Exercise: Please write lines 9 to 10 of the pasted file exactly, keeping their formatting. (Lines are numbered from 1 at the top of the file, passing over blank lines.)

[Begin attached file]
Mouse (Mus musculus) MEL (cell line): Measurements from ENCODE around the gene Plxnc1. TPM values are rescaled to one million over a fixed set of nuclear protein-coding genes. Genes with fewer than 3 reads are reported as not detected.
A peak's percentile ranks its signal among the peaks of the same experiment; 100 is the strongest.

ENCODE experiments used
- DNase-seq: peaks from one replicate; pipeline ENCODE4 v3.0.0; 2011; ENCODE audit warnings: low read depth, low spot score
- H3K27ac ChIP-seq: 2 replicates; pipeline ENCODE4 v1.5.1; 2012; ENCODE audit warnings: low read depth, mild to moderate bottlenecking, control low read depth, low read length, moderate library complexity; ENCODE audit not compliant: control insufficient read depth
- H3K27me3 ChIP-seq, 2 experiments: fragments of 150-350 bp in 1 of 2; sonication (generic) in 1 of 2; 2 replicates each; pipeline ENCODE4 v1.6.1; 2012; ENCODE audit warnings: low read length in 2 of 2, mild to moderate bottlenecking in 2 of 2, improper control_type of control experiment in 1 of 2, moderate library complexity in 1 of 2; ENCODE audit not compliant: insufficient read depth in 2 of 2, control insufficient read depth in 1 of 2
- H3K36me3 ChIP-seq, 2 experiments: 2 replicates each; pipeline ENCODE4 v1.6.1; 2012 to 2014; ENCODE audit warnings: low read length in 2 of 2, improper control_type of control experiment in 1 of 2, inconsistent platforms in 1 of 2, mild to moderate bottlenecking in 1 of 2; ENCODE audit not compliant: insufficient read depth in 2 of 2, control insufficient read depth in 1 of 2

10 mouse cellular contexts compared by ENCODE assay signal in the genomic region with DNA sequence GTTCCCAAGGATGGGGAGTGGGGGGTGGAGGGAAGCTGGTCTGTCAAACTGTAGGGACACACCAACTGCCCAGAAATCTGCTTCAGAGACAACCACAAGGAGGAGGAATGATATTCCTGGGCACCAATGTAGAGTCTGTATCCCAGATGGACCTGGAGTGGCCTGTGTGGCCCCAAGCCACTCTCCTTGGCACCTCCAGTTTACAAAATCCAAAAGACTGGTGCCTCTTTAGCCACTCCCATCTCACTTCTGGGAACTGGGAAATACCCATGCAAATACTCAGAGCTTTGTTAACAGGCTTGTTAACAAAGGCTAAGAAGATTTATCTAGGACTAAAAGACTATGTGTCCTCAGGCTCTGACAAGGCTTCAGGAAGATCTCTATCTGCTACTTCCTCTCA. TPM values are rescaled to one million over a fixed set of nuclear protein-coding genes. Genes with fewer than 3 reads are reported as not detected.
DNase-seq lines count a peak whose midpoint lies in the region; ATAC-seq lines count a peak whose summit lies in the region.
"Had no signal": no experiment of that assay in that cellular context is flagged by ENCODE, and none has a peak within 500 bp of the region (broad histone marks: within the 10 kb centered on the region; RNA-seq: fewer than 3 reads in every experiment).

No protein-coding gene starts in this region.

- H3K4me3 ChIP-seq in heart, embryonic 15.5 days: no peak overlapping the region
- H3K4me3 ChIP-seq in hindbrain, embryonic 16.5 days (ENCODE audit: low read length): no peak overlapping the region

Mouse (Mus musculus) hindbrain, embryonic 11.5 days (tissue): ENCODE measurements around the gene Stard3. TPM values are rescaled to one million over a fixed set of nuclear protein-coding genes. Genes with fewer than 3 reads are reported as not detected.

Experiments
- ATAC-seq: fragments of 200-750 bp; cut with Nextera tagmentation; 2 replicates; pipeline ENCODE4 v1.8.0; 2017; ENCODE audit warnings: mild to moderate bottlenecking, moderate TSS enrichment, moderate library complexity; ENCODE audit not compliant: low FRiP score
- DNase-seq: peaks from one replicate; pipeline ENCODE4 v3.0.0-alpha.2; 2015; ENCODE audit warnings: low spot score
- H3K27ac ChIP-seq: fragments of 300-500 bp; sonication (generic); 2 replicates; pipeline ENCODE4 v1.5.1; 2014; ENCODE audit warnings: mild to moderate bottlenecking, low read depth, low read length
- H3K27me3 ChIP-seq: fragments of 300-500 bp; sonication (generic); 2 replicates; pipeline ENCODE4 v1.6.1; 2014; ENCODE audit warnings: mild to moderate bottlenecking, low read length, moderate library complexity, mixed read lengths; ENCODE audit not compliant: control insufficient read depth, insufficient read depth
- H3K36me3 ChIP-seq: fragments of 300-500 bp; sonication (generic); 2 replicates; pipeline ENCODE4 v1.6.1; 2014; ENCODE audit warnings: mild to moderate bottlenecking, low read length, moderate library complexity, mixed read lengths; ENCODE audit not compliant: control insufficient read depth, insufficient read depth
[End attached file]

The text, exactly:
DNase-seq lines count a peak whose midpoint lies in the region; ATAC-seq lines count a peak whose summit lies in the region.
"Had no signal": no experiment of that assay in that cellular context is flagged by ENCODE, and none has a peak within 500 bp of the region (broad histone marks: within the 10 kb centered on the region; RNA-seq: fewer than 3 reads in every experiment).